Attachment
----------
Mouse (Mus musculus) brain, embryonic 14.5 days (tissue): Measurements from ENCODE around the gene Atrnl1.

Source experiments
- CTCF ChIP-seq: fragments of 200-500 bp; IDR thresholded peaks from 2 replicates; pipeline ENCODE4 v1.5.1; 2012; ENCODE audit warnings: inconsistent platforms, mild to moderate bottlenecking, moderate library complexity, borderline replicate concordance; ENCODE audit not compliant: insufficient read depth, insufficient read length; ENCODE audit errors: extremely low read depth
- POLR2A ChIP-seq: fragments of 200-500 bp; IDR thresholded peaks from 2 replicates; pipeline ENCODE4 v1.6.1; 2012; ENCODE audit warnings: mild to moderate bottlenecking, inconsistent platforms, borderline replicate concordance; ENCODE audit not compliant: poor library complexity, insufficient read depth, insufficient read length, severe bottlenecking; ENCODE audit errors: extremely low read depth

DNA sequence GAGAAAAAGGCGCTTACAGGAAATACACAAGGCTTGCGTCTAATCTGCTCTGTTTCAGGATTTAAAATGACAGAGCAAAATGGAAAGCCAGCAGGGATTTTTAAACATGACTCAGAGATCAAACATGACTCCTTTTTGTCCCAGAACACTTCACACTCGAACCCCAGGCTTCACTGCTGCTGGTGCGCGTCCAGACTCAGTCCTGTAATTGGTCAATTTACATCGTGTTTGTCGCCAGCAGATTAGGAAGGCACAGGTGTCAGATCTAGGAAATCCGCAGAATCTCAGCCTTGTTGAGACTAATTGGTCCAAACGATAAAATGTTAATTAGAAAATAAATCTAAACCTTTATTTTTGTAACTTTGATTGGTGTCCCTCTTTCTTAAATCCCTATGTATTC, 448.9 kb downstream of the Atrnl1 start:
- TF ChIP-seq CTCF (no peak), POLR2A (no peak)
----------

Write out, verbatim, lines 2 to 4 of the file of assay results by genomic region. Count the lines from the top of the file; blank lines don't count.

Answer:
Source experiments
- CTCF ChIP-seq: fragments of 200-500 bp; IDR thresholded peaks from 2 replicates; pipeline ENCODE4 v1.5.1; 2012; ENCODE audit warnings: inconsistent platforms, mild to moderate bottlenecking, moderate library complexity, borderline replicate concordance; ENCODE audit not compliant: insufficient read depth, insufficient read length; ENCODE audit errors: extremely low read depth
- POLR2A ChIP-seq: fragments of 200-500 bp; IDR thresholded peaks from 2 replicates; pipeline ENCODE4 v1.6.1; 2012; ENCODE audit warnings: mild to moderate bottlenecking, inconsistent platforms, borderline replicate concordance; ENCODE audit not compliant: poor library complexity, insufficient read depth, insufficient read length, severe bottlenecking; ENCODE audit errors: extremely low read depth